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LITTLE ROCK, Ark. (April 25, 2012) – Heifer Ranch in Perryville, a Heifer International learning center, is intact and thriving as it marks the one-year anniversary of the tornado that struck on a stormy day in 2011.
Although the twister destroyed several buildings, tore up dozens of trees and scattered several chickens as it ploughed across the Ranch, all the vital components of the educational facility were spared and no one was hurt. One year later, the Ranch is healed and ready for a busy summer.
Ranch Director Keisha Patterson says the Ranch was able to recover quickly and focus on teaching about hunger and poverty due to the support of the local community and the entire Heifer “family.” Headquarters staff helped with the immediate clean up, and dozens of local volunteers helped clear the debris and mend fencing, some bringing their own equipment.
After the tornado hit on April 25, 2012, five chickens were unaccounted for, but otherwise all workers, visitors and animals were safe. The Ranch shut down for one week in order to clear debris, and months later, after the summer’s tourism traffic decreased, the Ranch brought in heavy machinery to take out tree stumps and fill in holes.
Patterson says she is grateful for the community spirit that helped the Ranch recover. Throughout the summer, visiting educational groups with service components devoted their time to helping clean up the Ranch.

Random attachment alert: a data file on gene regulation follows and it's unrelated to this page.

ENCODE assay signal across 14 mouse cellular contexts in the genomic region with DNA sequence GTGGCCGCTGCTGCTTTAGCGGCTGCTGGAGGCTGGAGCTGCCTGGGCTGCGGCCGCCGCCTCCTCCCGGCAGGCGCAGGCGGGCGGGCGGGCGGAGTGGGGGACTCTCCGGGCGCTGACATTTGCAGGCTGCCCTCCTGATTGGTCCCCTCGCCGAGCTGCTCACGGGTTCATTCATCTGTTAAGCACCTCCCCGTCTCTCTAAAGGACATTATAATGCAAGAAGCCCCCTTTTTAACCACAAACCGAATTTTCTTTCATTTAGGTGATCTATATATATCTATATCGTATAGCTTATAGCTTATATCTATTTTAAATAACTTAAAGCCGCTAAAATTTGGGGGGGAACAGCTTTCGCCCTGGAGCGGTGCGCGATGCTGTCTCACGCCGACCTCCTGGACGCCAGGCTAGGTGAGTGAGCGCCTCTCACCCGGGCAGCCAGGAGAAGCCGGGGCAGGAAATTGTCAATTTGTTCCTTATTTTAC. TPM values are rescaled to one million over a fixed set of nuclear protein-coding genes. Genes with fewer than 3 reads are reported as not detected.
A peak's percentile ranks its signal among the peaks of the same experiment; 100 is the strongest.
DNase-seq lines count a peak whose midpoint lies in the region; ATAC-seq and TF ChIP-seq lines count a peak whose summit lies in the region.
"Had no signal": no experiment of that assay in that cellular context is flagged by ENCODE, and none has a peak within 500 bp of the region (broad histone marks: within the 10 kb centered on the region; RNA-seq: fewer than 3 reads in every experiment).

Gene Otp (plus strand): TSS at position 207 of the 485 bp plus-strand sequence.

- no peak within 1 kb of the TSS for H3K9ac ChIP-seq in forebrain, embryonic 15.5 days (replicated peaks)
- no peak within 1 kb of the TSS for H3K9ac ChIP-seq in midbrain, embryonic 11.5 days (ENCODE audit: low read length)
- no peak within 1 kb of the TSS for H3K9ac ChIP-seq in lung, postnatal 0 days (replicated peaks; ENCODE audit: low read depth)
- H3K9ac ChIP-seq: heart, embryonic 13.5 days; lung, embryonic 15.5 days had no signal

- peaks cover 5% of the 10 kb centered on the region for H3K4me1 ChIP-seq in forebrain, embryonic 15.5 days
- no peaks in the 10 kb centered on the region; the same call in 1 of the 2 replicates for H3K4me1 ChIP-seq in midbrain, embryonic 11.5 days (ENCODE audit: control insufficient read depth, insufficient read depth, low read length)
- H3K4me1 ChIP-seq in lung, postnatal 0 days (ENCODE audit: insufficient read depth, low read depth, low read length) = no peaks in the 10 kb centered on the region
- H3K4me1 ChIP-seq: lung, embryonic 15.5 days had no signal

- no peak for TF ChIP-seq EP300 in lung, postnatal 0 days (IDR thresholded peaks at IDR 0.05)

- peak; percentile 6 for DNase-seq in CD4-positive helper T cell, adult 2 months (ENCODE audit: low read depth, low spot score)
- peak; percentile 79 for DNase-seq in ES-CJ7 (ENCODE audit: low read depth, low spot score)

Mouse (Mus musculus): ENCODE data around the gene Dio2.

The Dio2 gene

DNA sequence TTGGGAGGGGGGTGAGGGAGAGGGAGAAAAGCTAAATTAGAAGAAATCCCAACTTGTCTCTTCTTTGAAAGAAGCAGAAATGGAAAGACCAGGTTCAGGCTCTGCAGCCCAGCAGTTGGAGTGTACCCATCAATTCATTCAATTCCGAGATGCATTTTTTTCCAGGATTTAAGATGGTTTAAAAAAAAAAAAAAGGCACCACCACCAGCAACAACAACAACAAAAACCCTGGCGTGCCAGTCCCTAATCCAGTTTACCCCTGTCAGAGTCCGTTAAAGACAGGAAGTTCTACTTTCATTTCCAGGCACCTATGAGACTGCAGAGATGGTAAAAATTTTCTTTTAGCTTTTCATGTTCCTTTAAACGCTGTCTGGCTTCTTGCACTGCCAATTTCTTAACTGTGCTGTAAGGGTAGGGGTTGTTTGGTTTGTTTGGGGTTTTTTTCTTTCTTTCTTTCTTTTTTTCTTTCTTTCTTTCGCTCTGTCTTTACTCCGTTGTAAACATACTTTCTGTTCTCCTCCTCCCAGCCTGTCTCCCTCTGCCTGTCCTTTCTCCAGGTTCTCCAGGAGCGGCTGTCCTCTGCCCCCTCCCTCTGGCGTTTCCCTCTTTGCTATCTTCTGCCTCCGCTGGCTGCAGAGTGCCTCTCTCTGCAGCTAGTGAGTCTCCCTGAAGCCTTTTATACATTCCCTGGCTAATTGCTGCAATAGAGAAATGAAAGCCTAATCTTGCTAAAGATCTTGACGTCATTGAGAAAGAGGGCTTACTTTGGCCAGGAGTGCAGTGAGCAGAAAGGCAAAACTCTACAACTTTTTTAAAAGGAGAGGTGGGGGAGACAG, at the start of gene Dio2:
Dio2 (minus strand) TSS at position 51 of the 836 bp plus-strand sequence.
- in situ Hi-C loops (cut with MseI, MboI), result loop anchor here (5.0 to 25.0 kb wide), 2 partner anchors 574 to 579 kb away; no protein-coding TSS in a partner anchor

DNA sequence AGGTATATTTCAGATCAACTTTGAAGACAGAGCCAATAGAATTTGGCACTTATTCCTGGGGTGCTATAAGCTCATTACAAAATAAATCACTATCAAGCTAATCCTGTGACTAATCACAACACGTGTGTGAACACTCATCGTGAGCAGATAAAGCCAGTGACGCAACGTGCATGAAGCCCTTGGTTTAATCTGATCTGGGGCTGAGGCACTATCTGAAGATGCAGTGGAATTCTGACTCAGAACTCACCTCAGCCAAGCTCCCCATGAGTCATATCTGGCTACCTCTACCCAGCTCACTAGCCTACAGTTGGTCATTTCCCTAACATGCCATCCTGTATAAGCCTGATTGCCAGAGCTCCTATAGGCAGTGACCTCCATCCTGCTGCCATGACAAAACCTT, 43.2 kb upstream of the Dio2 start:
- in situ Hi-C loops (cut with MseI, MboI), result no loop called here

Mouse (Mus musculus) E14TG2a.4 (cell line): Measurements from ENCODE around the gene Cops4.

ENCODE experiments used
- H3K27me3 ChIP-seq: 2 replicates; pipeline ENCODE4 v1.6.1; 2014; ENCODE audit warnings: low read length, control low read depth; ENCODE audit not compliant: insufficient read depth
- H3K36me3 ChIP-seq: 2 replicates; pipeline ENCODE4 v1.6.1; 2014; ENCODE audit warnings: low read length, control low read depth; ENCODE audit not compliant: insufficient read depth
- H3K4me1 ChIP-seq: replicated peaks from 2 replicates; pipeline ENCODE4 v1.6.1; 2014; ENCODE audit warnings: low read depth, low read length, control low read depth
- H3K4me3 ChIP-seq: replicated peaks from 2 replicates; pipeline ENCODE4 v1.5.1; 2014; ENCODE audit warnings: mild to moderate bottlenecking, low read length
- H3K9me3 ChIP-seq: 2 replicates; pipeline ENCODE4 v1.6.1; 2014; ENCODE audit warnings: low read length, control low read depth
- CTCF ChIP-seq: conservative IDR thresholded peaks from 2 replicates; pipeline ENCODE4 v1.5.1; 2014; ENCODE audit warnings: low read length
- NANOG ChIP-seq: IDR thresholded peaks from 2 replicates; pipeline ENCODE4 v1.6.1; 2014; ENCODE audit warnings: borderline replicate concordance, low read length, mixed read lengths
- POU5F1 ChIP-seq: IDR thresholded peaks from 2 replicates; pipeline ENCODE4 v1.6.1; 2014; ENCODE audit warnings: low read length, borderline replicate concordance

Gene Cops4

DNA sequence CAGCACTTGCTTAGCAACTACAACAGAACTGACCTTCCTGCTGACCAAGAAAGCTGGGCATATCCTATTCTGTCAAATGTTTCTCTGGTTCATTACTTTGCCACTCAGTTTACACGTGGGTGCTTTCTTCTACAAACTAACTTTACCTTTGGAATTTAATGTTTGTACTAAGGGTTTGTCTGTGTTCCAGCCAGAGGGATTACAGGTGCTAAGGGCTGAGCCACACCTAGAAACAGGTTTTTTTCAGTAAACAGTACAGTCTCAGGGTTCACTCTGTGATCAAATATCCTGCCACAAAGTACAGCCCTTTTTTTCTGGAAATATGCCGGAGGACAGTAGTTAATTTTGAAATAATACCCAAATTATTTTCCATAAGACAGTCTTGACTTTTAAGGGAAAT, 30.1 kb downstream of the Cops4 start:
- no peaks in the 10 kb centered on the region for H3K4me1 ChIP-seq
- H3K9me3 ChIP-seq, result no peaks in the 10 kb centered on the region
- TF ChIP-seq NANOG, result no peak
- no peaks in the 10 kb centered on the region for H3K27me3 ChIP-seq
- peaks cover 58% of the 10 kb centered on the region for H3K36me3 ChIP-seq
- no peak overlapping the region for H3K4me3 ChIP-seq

Ten structures on the Ranch were destroyed or damaged by the twister. Now, the site of one old barn has already been converted into pasture. Patterson said visitors today will see a different landscape. “They’ll be able to see clearer, because the trees that used to stand along the entrance are pasture now.”
“I am thankful that no people were injured,” Patterson said. “We did have a group here from L.A. and they were eating dinner when the tornado warning hit. But we have safety measures in place and the employees and volunteers acted as they should have. They were able to get everyone to safety.”
The Learning Center at Heifer Ranch introduces participants to the idea that one person can make a difference in ending hunger and poverty, with programs ranging from Ranch tours to multi-night programs. Experiential, hands-on, interactive and fun, Heifer Ranch is also a farm complete with gardens and animals including water buffalo, camels and traditional farm animals such as pigs, goats and more.
About Heifer International:
Heifer’s mission is to end hunger and poverty while caring for the Earth. Since 1944, Heifer International has provided livestock and environmentally sound agricultural training to improve the lives of those who struggle daily for reliable sources of food and income. Heifer is currently working in 40 countries, including the United States, to help families and communities become more self-reliant.For more information on Heifer International’s work in the U.S., visit www.heifer.org or call1-800-696-1918.